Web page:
Beverly didn't consider him a congressman. To her he was just David, that kid her husband had hired 20 years ago, right out of college, who became their attorney. And friend.
Jolly played football with the Young boys, taught them to golf, celebrated Christmases with them. He was with them when Bill died.
Now, in the middle of the night, he wouldn't answer her knock. So Beverly banged on his door, shouting for him to come out. She wasn't sure what she was going to do.
• • •
More than 1,000 people had filled First Baptist Church of Indian Rocks for Bill's funeral in October. House Speaker John Boehner, who gave the first eulogy, told Beverly, "Your loss is our loss."
For the next few months, it seemed, folks were still there to support her. Staff cleaned out the congressional offices, packed her Virginia home, shipped boxes back to Florida. Patrick even moved into her townhouse with his wife and four kids so she wouldn't be alone.
The grief was overwhelming.
Then Beverly started questioning things. Why wasn't she getting Bill's benefits? Where were those portraits that had hung in his office? Who had opened the locked, top left drawer of his desk and taken the $10,000 cash?
She phoned Boehner four times. He never called back. She wrote to 10 members of Congress. "I told them I really needed that money. I was getting panicky," Beverly said. Only Nancy Pelosi replied, making sure that Beverly got her husband's $150,000 life insurance.
She asked Bill's staff about the missing paintings and money. She called Jolly, who had been working as a lobbyist, but was still her lawyer. She contacted the FBI and Capitol Police, who refused to open an investigation. Wrote Capitol Police Special Agent Sean Camp: "There is no indication that a crime occurred."
"For 30 years, I helped everybody," she said. "Now no one will help me."
In November, David Jolly announced that he would seek Bill's seat in the House. Beverly thought he would carry on her husband's legacy — and help her continue ministering to the troops.
Her oldest son, Robbie, said he didn't trust Jolly. Billy was thinking about running for his dad's seat himself — then wound up supporting Jolly's opponent. (Later, Billy signed up to run for Florida's House of Representatives.) Patrick stood behind Jolly.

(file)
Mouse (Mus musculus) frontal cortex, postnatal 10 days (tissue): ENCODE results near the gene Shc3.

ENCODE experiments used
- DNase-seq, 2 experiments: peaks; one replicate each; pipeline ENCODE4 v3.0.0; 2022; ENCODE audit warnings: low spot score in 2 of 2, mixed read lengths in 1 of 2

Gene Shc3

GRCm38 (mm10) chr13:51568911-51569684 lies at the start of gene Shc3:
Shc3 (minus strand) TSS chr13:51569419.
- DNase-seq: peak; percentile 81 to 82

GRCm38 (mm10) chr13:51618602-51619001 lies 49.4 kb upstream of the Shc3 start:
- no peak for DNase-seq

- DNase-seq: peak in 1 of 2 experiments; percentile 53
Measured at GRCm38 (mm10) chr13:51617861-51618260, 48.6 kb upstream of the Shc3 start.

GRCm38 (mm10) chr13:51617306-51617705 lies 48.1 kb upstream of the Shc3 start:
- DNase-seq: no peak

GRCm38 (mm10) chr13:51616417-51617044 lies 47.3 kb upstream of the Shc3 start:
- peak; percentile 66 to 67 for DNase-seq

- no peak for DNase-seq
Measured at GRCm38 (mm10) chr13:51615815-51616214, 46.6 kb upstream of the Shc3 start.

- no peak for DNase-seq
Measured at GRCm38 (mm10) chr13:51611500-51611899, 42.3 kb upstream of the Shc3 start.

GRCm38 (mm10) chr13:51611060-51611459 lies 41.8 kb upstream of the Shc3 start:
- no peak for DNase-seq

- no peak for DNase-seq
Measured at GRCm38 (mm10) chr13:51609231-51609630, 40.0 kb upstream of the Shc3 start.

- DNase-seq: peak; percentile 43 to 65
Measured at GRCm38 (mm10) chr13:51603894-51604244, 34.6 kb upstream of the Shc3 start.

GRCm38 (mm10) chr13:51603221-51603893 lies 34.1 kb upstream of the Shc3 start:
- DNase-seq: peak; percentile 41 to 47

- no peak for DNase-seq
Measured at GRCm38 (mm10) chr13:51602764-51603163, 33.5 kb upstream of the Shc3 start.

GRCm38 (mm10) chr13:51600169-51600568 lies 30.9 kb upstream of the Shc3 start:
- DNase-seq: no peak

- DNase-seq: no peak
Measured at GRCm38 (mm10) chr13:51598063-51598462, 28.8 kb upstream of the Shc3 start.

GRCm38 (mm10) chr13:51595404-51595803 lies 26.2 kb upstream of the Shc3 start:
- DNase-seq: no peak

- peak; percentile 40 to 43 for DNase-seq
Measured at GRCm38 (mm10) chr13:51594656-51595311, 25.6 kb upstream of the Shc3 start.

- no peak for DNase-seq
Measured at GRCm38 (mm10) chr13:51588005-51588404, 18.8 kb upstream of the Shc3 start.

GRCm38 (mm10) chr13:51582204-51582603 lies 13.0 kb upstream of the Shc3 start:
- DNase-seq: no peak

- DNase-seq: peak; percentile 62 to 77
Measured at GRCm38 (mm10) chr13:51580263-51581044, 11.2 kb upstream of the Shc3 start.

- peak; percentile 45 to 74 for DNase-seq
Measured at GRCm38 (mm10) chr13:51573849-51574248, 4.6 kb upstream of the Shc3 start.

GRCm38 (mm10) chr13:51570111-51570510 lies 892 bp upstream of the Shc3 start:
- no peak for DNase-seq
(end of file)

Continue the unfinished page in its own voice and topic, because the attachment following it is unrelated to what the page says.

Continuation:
This time, instead of everyone backing Bill, her family was divided. And it was tearing her apart.
She started seeing a grief counselor, started taking pills for depression and anxiety. She seldom slept. She lost 30 pounds.
"Half of her was missing," said Maria Petranto, 56, who lived across the street from the Youngs in Virginia. "She was just so raw and sad."
Beverly and her boys were always squabbling, said Kathleen Corapi, 64, who worked for Bill and became friends with his family. "But the congressman kept the peace. He kept her calm."
"She started to feel like no one was listening anymore," said Bob Wagenseil, who was Beverly's pastor at Indian Rocks First Baptist. "She thought she could no longer make a difference."
It had been months since she had visited wounded troops. Nathan, the Navy surgeon general, said he knew the work was important to her, but without her husband to help, it might be harder to open doors.
"These last seven weeks have been the loneliest, most depressing and hurtful time I have ever experienced," she wrote on Facebook Dec. 17, Bill's birthday. "This should have been a time our family should have been holding each other up. . . . "
She flew to Colorado, to see her sister. But couldn't stand being away from her grandkids. So a few days later she came back to Florida, without telling anyone. Her townhouse was empty. Patrick's family had moved back home. Later he told her that her tears were upsetting the children — and that Jolly thought she should get used to being alone.
Beverly broke down. Without Patrick's family she had no one — no close friends, no troops, no one who needed her. She fired off angry emails to Patrick. She said she didn't even get to tell her grandkids goodbye. She tore the Christmas decorations off her porch. She texted a friend: "I am just going to take some pills and knock myself out of my misery."
• • •
The next day, Dec. 22, she drove to a storage unit to sort through her Virginia belongings. She spent hours sobbing over mementos. She didn't answer her email or cellphone.
When Patrick couldn't reach his mother, he went to her home. When she wasn't there, he called Robbie in Virginia.
Robbie heard the panic in his brother's voice — and called 911.
"I just wanted her to be safe. I told them that, as a psychologist and her son, I didn't think she was actually going to do anything. But there was nothing else I could do," Robbie said. "At least not from Virginia."
The report came into the Indian Shores police station at 4:26 p.m. "Suicidal subject, unarmed," said the dispatch log.
When police got to Beverly's townhouse, they found Patrick, who let them inside. While cops searched for evidence, Patrick was on the phone with Jolly.
The police report said Jolly told Patrick "that his mother had commented to him recently that she had thoughts of jumping from the Skyway Bridge."
Dispatchers told police to look out for Beverly's brown Buick. Deputies checked Bay Pines National Cemetery, where Bill is buried. State troopers patrolled the Skyway.
When Beverly came home about 7 p.m., officers asked if she was armed. She showed them she wasn't. She told them to get off her property.
She swore she wasn't going to kill herself. She certainly wouldn't jump off a bridge; she's afraid of heights. She insisted she was fine, she was just trying to hide from everyone for a few hours.
"I asked her if she was depressed," the officer wrote, "and she said, 'I just buried my husband seven weeks ago, yes I am depressed.' " The officer told Beverly he had to take her to a hospital, so a doctor could evaluate her. She refused. She said he threatened to handcuff her in her driveway, in front of her neighbors.
As she bent into the cruiser, the police report said, she shouted: "I am going to hate all of you for doing this to me."